Wednesday, July 13, 2016

Listen to "Map of the Moon" - Daniel Woodhouse (Deptford Goth)




I like to think I have a pretty good idea of when a song or artist is worthy of more widespread attention; when they have "what it takes" to blow up. For the most part, the music journalism community is pretty on-point with collectively agreeing a piece of music is is going places. That's why people sometimes read what we have to say.

In the case of South Londoner Daniel Woolhouse (AKA Deptford Goth), I've been less than spot-on about his potential, or direction towards mainstream success, since I first heard his music in 2013. It kills me.

Don't get me wrong - he has a solid following. And his lack of mainstream exposure could be a result of some supposed anxiety around live shows, or shifting between monikers (he's released music as Deptford Goth and Group Music up until this forthcoming third album). He has different websites for Woolhouse and Deptford Goth music. And, it's possible he isn't hungry to be heard or understood the way artists traditionally are. It's just that, years later, he never fails to catch my ear; every new release is filled with intimate indie-soul that, in my opinion, carries almost the same gravity as Bon Iver or James Blake's most widely received work. I still want more people to hear him.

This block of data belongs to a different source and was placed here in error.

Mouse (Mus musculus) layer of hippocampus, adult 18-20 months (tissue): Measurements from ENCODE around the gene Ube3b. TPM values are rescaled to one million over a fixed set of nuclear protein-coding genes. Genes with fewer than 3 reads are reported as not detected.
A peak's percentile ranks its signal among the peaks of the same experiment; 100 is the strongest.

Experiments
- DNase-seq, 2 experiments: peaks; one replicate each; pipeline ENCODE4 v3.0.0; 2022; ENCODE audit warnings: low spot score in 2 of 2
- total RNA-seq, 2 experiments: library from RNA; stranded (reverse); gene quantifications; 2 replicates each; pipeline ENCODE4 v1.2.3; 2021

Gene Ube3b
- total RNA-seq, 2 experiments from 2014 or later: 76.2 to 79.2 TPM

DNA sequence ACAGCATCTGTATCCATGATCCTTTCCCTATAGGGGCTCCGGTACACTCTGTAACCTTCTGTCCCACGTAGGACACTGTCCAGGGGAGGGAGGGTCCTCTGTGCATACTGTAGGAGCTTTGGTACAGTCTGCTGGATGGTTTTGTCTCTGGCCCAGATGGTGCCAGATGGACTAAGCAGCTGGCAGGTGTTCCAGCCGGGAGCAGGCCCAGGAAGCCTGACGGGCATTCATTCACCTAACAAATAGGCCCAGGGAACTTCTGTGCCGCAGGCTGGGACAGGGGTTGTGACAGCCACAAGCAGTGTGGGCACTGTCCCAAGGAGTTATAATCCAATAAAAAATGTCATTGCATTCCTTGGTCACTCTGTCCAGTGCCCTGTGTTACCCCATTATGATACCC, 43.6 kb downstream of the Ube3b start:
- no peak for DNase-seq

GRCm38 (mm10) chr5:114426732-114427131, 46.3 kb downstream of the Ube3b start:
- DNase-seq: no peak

"Map of the Moon," the first single from Woolhouse's new release, is typically poignant - hitting hard via his lonely drawl and retro-sounding piano and synth melody. On the new track, Woolhouse tells Gold Flake Paint that, “it felt like the right song to introduce people to the new record as it has some familiarity in relation to my previous releases, but I think also displays some different ambitions. It feels to me like a complete song and sound, one that was written earlier on in the process of making this album, which gave me the confidence to keep writing.”

I really do hope he keeps writing. I'm still convinced I'll be right about him one of these days.








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